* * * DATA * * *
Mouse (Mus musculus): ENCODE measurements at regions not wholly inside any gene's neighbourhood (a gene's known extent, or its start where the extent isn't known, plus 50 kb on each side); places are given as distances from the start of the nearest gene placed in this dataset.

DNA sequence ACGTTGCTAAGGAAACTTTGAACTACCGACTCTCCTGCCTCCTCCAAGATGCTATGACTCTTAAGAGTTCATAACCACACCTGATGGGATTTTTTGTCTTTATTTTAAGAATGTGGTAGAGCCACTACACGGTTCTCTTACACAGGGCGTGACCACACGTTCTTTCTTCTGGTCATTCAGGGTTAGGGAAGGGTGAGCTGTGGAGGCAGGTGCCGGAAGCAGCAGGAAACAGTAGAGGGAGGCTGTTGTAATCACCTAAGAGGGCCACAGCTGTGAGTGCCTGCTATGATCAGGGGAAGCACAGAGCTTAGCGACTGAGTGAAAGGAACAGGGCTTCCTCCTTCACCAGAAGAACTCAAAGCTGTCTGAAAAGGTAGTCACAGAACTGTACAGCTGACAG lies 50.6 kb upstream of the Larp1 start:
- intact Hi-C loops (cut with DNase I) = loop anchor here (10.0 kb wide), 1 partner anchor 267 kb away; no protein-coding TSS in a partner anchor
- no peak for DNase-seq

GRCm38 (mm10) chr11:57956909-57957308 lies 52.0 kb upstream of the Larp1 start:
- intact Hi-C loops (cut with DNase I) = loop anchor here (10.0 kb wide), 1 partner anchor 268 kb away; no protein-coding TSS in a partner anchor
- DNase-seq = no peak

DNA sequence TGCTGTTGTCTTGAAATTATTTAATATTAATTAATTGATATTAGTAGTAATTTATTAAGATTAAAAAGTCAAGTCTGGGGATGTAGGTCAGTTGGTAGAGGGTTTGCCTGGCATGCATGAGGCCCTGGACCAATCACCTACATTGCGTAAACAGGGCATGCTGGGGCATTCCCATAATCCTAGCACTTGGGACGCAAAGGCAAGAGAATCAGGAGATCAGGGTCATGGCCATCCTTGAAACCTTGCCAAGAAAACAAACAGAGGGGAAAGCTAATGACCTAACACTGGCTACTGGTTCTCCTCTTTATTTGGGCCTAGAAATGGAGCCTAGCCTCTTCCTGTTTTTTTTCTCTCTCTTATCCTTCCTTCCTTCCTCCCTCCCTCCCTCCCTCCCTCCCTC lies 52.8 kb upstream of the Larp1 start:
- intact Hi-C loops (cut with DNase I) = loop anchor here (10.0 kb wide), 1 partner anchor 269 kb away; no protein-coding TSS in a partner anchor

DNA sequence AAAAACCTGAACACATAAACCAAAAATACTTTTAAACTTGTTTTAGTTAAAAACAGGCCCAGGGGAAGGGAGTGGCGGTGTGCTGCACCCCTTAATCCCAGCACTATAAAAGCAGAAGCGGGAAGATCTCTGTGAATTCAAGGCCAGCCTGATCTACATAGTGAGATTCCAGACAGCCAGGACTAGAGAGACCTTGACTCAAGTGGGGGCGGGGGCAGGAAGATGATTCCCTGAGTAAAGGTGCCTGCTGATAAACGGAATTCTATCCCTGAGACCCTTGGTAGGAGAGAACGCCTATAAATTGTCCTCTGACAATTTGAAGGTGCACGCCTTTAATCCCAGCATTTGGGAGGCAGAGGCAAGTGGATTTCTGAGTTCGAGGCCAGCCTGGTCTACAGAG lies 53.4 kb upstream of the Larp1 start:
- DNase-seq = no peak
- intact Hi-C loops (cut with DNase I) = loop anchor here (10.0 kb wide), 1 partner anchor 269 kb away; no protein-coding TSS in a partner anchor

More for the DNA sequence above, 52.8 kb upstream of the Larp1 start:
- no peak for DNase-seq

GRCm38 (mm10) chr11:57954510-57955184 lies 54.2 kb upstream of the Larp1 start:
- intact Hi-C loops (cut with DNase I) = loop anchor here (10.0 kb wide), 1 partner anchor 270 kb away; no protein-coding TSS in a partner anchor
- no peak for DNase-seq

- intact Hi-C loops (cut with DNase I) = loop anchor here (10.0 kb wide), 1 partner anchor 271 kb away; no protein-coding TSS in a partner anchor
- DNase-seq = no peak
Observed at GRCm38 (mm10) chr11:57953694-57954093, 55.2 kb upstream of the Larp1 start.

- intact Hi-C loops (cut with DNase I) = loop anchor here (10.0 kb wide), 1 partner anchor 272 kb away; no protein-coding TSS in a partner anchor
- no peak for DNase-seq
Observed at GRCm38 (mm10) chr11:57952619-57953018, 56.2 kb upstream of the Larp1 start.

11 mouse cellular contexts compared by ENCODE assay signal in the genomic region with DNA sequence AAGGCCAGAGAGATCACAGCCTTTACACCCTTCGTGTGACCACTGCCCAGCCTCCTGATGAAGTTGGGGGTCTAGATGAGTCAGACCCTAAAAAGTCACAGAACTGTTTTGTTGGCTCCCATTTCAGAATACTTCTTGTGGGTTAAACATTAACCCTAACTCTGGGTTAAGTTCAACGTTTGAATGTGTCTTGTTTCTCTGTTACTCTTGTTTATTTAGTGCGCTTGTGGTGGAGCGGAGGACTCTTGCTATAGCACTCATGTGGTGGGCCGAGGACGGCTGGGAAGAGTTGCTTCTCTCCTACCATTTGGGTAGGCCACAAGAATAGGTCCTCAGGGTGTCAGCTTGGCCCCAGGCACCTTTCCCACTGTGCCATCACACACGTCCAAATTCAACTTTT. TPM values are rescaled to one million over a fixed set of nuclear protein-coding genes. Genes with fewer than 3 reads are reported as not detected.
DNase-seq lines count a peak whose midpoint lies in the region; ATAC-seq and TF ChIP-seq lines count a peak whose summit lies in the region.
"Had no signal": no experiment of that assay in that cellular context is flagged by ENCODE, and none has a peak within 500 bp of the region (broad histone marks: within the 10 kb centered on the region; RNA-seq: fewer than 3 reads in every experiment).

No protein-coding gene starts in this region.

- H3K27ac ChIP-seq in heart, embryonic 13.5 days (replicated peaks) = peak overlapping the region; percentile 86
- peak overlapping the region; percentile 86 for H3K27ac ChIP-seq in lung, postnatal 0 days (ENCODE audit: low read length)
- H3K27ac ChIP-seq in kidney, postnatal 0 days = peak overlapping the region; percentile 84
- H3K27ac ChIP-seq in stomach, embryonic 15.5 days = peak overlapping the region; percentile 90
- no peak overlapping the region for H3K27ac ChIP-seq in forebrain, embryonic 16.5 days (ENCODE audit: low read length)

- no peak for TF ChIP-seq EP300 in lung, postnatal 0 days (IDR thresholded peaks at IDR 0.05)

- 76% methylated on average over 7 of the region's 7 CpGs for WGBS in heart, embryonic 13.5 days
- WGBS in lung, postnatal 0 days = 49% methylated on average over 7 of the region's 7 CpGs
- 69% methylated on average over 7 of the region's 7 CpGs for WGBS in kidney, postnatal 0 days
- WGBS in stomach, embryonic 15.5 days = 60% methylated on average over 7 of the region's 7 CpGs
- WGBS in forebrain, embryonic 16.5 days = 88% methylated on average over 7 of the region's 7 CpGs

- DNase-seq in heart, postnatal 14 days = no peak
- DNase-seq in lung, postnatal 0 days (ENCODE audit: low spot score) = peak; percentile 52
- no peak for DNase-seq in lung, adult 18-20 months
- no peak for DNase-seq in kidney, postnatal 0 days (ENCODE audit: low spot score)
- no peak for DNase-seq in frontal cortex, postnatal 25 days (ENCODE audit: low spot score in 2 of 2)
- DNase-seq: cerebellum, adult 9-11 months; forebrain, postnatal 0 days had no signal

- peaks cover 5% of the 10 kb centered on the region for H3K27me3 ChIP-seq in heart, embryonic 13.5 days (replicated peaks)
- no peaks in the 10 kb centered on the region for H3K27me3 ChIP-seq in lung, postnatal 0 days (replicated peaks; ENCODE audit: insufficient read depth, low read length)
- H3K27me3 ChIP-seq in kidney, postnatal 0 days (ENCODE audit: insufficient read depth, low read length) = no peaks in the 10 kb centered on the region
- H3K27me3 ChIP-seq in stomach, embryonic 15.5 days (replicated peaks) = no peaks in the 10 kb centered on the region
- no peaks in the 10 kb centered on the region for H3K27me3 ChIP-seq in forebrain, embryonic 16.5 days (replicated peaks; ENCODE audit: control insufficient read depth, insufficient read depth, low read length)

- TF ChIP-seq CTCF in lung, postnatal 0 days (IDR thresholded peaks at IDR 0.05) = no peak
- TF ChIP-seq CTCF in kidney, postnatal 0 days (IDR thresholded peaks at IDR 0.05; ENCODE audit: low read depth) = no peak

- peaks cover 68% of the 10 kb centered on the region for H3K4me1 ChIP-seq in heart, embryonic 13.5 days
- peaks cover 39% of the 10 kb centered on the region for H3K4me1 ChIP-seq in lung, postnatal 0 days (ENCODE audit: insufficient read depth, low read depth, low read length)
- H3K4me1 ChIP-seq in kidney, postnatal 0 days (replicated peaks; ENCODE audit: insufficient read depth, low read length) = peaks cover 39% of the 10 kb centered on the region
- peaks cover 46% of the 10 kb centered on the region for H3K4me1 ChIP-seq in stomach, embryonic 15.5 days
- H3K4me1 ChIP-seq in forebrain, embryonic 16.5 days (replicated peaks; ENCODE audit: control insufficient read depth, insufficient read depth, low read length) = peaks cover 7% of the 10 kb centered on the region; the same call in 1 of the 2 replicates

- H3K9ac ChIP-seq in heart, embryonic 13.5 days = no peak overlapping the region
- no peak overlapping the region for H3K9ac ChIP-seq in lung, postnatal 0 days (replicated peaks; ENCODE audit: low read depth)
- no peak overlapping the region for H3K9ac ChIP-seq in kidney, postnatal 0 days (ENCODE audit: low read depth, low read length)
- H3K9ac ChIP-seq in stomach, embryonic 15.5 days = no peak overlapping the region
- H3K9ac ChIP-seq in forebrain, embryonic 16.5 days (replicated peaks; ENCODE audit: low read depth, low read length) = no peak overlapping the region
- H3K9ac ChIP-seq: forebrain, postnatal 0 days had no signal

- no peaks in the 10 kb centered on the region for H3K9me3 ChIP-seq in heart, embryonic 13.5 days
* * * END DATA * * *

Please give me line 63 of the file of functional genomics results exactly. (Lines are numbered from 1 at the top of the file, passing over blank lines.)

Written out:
- no peaks in the 10 kb centered on the region for H3K9me3 ChIP-seq in heart, embryonic 13.5 days